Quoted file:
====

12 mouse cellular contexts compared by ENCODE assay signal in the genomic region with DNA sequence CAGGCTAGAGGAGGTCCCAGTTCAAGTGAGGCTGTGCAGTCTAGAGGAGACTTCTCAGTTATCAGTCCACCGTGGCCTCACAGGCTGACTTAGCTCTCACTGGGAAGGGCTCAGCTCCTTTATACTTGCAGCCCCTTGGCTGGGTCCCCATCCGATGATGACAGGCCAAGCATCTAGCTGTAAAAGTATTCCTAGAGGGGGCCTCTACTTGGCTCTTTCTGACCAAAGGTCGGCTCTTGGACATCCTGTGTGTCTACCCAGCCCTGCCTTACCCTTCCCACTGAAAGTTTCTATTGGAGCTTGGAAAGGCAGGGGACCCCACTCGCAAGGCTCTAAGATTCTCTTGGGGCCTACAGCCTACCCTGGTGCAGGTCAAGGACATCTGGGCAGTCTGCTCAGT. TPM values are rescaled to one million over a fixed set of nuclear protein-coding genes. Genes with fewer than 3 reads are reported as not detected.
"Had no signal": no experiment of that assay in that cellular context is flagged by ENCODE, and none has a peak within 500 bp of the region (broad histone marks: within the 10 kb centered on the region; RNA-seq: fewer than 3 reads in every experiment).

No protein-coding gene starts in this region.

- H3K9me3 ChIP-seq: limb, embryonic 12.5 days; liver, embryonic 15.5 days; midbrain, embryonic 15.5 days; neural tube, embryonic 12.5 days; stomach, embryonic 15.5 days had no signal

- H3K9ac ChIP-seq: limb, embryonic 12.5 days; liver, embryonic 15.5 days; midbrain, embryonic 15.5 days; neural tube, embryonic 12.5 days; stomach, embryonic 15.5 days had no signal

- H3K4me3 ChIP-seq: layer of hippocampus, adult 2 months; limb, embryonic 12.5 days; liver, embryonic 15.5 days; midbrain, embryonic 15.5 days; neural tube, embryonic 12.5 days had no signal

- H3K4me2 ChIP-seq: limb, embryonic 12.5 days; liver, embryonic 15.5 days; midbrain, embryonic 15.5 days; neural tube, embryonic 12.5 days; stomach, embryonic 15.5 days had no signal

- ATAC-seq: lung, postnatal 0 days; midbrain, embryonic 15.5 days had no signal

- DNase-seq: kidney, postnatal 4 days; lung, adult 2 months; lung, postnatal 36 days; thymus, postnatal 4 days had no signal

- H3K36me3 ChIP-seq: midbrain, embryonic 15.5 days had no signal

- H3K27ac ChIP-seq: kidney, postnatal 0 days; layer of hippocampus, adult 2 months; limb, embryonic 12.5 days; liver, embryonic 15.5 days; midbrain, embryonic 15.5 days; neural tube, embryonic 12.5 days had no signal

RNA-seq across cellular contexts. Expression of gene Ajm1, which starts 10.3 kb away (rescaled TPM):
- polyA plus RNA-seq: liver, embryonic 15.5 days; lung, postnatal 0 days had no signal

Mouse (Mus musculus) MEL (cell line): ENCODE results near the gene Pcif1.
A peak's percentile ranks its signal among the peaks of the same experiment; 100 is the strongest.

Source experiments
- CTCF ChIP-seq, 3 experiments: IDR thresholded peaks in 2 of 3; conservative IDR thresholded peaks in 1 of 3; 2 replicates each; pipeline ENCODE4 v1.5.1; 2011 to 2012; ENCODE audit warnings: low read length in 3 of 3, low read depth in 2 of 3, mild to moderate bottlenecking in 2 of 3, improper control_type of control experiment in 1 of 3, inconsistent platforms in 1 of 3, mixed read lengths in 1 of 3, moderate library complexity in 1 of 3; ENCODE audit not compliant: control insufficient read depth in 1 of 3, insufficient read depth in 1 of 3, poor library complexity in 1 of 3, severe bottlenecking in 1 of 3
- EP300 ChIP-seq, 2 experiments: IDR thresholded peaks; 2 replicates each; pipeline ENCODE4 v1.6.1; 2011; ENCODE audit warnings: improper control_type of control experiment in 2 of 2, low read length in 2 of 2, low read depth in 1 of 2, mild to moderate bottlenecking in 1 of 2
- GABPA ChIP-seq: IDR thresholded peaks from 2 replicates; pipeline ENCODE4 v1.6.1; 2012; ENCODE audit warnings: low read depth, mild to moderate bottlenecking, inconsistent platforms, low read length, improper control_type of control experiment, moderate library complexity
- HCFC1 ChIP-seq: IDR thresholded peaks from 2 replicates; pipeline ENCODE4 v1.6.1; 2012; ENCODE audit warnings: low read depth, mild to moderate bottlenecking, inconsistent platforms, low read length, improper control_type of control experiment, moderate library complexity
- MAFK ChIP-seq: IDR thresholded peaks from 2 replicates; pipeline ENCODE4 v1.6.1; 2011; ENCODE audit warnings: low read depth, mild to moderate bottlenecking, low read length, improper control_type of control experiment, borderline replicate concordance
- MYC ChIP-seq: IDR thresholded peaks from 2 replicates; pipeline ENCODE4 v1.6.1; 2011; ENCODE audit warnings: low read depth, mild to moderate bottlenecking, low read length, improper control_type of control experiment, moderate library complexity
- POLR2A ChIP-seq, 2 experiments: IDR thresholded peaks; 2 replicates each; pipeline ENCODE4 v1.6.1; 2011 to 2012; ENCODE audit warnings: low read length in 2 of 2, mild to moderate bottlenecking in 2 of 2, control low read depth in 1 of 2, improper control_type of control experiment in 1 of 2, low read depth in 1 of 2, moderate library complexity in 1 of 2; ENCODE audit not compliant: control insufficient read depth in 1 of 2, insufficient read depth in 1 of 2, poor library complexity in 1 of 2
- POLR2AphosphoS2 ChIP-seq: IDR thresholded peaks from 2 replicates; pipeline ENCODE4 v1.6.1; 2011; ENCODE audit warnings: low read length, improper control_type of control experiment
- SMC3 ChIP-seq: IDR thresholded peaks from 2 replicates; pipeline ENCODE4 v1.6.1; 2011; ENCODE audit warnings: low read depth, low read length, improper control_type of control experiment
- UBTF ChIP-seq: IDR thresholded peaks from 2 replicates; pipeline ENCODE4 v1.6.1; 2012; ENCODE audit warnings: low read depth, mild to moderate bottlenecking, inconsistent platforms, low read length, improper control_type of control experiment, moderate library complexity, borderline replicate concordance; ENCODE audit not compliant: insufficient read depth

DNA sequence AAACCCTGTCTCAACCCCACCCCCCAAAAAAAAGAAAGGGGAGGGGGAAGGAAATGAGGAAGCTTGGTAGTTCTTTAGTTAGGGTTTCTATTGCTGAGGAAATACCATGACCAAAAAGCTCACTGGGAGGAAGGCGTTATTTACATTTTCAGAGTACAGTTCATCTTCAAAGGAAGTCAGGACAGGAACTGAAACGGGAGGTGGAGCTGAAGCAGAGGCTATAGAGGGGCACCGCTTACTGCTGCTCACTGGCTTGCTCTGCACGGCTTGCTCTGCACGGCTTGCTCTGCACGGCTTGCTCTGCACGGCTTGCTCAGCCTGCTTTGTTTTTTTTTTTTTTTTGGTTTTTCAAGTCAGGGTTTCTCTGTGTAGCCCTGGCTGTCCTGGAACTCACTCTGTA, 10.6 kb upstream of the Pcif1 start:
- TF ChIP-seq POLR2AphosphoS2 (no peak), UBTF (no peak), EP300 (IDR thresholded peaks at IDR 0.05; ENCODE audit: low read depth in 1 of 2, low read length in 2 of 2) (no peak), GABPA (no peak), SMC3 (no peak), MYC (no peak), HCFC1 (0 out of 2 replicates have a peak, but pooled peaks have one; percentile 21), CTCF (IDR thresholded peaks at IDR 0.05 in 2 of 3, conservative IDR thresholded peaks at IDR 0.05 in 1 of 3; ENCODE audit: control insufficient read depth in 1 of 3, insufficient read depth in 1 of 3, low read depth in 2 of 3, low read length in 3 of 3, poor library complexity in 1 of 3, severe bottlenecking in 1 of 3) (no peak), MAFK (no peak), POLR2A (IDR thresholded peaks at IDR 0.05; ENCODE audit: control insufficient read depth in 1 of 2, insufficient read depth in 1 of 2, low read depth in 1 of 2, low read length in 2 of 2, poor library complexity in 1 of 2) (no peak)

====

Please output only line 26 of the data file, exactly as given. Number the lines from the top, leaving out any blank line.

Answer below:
- UBTF ChIP-seq: IDR thresholded peaks from 2 replicates; pipeline ENCODE4 v1.6.1; 2012; ENCODE audit warnings: low read depth, mild to moderate bottlenecking, inconsistent platforms, low read length, improper control_type of control experiment, moderate library complexity, borderline replicate concordance; ENCODE audit not compliant: insufficient read depth